Lemma: In a polyhedron of this type with polygons $A$ and $B$ sharing an edge $e$, the two other polygons meeting $e$ must have the same number of sides.
Proof: By local symmetry reflecting through the perpendicular bisector of $e$, the angles are equal.
Sergei Ivanov proved the same lemma in the comments.
Since 5 is odd, all of the polygons around a pentagon must have the same number of sides, since you can't have a nonconstant alternating sequence. So, the only possibilities are that all polygons are pentagons, or that each pentagon is surrounded by hexagons, and each of these hexagons is surrounded by 3 pentagons and 3 hexagons. In the latter case, attaching pentagonal pyramids to each pentagon extends each hexagon into an equilateral triangle, producing a polyhedron whose faces are equilateral triangles with 5 meeting at a vertex, an icosahedron, so the original was a truncated icosahedron.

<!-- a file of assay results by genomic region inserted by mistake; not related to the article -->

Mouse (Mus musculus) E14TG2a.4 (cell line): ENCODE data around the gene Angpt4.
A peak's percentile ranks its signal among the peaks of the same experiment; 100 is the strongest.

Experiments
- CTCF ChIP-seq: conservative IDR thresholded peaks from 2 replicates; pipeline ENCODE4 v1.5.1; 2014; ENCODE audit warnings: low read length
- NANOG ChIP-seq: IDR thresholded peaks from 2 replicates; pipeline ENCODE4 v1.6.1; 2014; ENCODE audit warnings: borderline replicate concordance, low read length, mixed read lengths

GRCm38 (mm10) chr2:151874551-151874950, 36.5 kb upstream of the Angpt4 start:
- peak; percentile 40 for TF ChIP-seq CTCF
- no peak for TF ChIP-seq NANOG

Note that if you have equilateral triangles and squares meeting 4 to a vertex, then there are two possibilities for 3 squares and 1 triangle at a vertex, one with cubic symmetry and one with only dihedral symmetry with a belt which is an octagonal prism.
By contrast, if you require that there are 3 congruent triangles meeting at a vertex, but drop the regularity assumption, you get a family of disphenoids, which generically have the Klein 4-group as symmetries and no reflective symmetry. These are related to ideal hyperbolic tetrahedra.